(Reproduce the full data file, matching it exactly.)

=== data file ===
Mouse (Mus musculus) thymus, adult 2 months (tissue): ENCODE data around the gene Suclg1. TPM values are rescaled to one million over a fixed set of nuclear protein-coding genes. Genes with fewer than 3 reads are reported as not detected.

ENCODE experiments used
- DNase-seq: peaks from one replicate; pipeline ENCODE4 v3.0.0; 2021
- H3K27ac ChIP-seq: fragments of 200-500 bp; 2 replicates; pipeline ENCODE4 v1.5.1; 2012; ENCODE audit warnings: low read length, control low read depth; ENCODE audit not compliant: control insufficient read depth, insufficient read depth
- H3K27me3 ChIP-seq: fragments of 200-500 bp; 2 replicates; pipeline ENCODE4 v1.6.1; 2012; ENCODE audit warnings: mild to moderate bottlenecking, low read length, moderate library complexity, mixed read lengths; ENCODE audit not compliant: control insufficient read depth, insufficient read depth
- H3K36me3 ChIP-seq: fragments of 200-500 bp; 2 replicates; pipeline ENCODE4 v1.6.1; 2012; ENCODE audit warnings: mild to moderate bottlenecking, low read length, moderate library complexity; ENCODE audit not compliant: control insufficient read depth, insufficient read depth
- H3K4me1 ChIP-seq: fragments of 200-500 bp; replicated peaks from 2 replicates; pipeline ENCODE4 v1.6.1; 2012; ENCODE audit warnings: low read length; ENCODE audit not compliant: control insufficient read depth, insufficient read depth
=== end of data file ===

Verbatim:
Mouse (Mus musculus) thymus, adult 2 months (tissue): ENCODE data around the gene Suclg1. TPM values are rescaled to one million over a fixed set of nuclear protein-coding genes. Genes with fewer than 3 reads are reported as not detected.

ENCODE experiments used
- DNase-seq: peaks from one replicate; pipeline ENCODE4 v3.0.0; 2021
- H3K27ac ChIP-seq: fragments of 200-500 bp; 2 replicates; pipeline ENCODE4 v1.5.1; 2012; ENCODE audit warnings: low read length, control low read depth; ENCODE audit not compliant: control insufficient read depth, insufficient read depth
- H3K27me3 ChIP-seq: fragments of 200-500 bp; 2 replicates; pipeline ENCODE4 v1.6.1; 2012; ENCODE audit warnings: mild to moderate bottlenecking, low read length, moderate library complexity, mixed read lengths; ENCODE audit not compliant: control insufficient read depth, insufficient read depth
- H3K36me3 ChIP-seq: fragments of 200-500 bp; 2 replicates; pipeline ENCODE4 v1.6.1; 2012; ENCODE audit warnings: mild to moderate bottlenecking, low read length, moderate library complexity; ENCODE audit not compliant: control insufficient read depth, insufficient read depth
- H3K4me1 ChIP-seq: fragments of 200-500 bp; replicated peaks from 2 replicates; pipeline ENCODE4 v1.6.1; 2012; ENCODE audit warnings: low read length; ENCODE audit not compliant: control insufficient read depth, insufficient read depth